You can also maximize your garden space with this technique.

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vegetable gardening for beginners Cucumbers Garden The Mocha Gardener
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Mistake #5: Thinking That Vegetables Are Hard to Grow

While there are a few things you must have (sunlight, good soil, the right climate), there’s no reason to feel intimidated about growing your first vegetables. Begin like Ashlie did: with a few plants, adding more each year as your confidence grows. Using raised beds and planters can make physical access to your garden easier.

Want some forgiving veggies to start with? Ashlie suggests cucumbers, which are prolific growers, peppers, and any variety of kale. “Kale does well in drought or frost. It’s very loyal and resilient,” she says. It’s also satisfying to plant fast-growing vegetables.

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Fenugreek vegetable gardening for beginners
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Mistake #6: Letting Your Garden Go Unattended

Your plants may be in the ground, but your job isn’t done! Ashlie likes to remind beginning gardeners that their vegetables need monitoring “like a baby.” Consistent watering is important, but she says to also look deep: check undersides of leaves and ripening vegetables for pests and diseases, and check for weeds. You want to catch problems early before they hurt your whole crop.

Here are tips for dealing with the worst garden pests.

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vegetable gardening for beginners Squash vine borer killed squash after burrowing into the stem in garden
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Mistake #7: When Something Goes Wrong, Not Asking Why

Ashlie notices that beginning gardeners often blame themselves when their veggies don’t grow the way they should. She says it’s important in those moments to not get frustrated with gardening, but to get curious: learn what went wrong and how to fix it for next season.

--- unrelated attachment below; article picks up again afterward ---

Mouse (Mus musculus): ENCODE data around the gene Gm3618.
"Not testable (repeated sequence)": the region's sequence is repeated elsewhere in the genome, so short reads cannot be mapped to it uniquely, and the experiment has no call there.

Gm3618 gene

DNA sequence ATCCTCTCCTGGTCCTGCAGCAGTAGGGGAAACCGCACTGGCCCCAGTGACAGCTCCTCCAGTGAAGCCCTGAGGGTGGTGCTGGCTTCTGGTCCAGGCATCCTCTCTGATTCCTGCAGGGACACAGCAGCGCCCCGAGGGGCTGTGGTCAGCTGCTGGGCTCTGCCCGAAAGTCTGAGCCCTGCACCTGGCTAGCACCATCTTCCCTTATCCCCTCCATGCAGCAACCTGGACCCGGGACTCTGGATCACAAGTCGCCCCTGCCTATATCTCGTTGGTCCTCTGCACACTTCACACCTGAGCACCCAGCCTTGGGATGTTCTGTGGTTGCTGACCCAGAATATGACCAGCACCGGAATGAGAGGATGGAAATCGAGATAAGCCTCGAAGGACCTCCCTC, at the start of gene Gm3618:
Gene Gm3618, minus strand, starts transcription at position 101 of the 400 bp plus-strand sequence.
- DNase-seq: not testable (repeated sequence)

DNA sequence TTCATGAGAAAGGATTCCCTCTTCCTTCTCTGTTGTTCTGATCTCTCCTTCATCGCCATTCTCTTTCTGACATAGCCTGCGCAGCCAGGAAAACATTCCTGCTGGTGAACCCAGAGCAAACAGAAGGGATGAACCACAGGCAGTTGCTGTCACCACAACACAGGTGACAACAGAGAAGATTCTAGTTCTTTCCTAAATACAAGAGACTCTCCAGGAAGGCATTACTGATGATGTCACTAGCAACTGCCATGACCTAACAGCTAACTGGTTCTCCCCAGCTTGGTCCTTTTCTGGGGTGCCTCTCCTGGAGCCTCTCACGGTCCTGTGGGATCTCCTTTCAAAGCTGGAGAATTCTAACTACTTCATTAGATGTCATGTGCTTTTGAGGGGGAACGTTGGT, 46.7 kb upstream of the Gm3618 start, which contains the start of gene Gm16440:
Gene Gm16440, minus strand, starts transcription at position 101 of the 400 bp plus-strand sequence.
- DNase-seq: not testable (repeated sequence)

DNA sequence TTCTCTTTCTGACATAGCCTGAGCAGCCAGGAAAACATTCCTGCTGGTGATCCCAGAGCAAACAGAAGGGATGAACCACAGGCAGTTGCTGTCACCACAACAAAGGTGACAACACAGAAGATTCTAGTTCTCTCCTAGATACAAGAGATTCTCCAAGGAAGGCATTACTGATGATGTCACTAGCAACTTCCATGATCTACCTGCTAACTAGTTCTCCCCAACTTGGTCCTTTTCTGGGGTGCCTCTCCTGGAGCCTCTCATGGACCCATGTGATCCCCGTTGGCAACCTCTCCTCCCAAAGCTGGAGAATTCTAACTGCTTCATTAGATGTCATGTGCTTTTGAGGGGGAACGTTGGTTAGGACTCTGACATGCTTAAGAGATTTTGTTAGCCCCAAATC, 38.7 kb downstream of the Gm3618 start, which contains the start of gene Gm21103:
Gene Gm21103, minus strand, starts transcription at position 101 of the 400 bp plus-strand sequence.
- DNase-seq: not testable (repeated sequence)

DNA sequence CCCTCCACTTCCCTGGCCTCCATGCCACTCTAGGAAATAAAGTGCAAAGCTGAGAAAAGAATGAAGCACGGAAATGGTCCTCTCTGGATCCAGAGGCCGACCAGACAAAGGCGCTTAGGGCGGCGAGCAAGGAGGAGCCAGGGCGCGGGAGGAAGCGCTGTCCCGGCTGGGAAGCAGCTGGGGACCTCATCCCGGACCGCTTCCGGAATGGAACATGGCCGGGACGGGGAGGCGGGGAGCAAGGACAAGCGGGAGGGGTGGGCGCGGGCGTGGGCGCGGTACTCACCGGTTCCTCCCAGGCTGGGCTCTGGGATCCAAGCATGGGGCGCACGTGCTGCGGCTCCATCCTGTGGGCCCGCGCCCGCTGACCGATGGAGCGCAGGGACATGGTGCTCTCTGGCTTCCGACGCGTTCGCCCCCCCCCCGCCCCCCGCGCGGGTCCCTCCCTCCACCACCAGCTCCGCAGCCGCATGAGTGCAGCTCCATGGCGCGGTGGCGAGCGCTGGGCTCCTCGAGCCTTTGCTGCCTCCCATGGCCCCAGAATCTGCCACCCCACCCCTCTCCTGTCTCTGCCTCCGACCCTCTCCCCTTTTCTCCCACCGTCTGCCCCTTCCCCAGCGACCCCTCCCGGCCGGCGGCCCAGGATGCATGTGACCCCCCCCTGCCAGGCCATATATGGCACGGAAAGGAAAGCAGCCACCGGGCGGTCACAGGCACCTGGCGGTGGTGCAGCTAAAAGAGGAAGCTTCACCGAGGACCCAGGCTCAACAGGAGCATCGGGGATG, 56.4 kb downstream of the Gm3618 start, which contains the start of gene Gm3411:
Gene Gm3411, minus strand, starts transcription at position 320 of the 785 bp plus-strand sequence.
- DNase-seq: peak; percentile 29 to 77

Ashlie shared one of her own gardening setbacks when squash vine borers decimated her squash plants. She decided, “Am I going to stop growing squash? No I am not!” Instead, she learned ways to protect her plants from pests with products like diatomaceous earth and neem oil.

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The Mocha Gardener vegetable gardening for beginners
Courtesy @the.mocha.gardener/instagram

Mistake #8: Giving Up!

Ashlie’s gardening success and beautiful crops of veggies haven’t happened by accident. Her gardens thrive thanks to respect for the environment, persistence and resilience. “Gardening forces us to face many challenges,” she says. “Fear that we’re not going to be good enough, fear that it won’t look like what’s on Instagram. We all fail. Take it as a learning experience.” Ashlie’s last piece of advice? “Keep going, keep growing!” We think that’s the best gardening motto we’ve ever heard!

Next: Start your garden with perennial vegetables.

Nancy Mock
Discovering restaurants, tasting bakery treats, finding inspiration in new flavors and regional specialties—no wonder Nancy loves being a Taste of Home Community Cook and a food and travel writer. She and her family live in Vermont and enjoy all things food, as well as the beautiful outdoors, game nights, Avengers movies and plenty of maple syrup. Find Nancy’s writing and recipes at her website: Hungry Enough To Eat Six.